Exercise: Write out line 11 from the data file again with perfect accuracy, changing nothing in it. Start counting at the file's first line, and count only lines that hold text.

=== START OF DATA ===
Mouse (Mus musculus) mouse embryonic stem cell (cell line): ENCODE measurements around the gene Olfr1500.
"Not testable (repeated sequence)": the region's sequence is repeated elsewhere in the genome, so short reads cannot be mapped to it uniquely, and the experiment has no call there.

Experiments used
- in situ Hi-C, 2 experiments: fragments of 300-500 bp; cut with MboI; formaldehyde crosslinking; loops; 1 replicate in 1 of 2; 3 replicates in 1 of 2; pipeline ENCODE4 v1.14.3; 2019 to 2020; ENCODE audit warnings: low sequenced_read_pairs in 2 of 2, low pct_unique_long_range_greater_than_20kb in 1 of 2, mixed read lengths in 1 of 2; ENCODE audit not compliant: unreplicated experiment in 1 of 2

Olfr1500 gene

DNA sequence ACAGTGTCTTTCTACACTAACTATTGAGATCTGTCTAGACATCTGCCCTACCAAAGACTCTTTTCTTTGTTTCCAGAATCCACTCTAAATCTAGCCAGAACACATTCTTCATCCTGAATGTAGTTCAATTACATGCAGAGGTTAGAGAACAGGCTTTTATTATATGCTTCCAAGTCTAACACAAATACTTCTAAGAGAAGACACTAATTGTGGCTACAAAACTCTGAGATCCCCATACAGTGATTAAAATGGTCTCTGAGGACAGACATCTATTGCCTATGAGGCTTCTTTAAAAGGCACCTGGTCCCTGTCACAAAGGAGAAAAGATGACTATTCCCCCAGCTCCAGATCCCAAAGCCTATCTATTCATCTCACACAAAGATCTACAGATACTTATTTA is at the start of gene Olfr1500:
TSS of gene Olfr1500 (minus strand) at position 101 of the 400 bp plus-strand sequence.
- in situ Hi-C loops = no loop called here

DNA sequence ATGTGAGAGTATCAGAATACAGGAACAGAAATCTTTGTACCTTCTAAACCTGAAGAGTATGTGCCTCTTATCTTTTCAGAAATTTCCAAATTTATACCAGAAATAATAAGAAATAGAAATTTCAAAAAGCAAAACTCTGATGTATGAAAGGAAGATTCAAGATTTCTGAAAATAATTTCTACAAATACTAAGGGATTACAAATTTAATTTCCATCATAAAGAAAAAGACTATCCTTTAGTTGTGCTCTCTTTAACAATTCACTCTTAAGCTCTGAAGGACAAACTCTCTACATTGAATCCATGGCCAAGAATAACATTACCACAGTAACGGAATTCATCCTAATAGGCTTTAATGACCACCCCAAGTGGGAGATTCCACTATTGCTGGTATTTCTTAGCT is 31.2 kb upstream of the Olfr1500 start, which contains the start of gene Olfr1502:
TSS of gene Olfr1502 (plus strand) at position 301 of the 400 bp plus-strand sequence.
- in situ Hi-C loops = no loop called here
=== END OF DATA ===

- in situ Hi-C loops = no loop called here